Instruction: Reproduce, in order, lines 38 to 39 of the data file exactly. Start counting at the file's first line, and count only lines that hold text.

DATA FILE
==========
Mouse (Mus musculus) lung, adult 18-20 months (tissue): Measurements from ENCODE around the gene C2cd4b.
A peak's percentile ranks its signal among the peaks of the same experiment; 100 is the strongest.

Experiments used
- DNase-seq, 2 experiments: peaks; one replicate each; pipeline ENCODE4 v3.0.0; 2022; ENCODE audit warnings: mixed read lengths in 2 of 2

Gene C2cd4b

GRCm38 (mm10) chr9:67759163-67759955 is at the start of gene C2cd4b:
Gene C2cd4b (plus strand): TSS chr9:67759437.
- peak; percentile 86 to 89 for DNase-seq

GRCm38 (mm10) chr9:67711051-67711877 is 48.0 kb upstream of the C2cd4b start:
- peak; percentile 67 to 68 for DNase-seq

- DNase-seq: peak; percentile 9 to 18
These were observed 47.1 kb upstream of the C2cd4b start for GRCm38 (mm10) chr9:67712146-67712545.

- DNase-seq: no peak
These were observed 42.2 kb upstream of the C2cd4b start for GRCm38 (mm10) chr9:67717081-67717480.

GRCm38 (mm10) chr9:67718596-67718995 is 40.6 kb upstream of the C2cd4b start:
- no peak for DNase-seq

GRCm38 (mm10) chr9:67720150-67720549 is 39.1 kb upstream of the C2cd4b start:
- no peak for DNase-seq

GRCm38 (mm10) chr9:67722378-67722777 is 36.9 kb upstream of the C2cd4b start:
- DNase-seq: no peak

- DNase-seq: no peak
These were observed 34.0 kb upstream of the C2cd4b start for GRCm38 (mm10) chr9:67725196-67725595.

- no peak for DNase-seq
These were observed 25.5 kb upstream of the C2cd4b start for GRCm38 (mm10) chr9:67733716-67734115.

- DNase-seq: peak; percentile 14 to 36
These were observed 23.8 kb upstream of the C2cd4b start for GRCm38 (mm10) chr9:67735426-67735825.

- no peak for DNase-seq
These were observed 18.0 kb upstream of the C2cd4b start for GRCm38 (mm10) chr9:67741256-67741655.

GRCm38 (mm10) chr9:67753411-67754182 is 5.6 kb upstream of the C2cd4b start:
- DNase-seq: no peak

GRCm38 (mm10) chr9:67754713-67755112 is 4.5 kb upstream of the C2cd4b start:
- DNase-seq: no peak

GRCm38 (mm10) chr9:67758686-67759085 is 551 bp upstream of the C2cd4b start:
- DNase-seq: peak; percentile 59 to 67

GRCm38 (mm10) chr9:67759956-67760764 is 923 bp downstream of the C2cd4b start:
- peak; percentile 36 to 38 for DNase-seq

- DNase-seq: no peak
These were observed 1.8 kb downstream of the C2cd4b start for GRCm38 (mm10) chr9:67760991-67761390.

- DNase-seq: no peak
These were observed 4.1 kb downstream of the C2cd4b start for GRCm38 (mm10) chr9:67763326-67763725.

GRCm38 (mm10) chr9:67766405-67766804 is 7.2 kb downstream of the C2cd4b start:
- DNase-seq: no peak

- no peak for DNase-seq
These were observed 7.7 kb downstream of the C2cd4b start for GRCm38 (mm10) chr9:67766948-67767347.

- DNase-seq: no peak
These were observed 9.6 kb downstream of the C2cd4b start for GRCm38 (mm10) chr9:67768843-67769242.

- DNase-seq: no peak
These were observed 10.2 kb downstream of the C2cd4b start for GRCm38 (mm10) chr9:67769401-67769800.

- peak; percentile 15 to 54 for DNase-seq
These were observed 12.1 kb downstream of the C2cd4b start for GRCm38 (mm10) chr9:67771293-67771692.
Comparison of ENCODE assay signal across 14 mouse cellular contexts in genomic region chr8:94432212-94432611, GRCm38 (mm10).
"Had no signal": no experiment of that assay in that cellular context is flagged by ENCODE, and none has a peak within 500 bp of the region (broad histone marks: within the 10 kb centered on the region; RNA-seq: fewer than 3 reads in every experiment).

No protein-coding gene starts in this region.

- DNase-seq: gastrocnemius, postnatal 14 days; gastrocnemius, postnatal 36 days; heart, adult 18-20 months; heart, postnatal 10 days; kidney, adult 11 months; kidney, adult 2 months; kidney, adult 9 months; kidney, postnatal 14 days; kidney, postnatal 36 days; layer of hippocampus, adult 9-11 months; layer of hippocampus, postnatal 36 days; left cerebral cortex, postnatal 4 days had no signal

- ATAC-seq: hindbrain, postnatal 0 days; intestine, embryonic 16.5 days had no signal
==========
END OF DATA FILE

These were observed 1.8 kb downstream of the C2cd4b start for GRCm38 (mm10) chr9:67760991-67761390.

- DNase-seq: no peak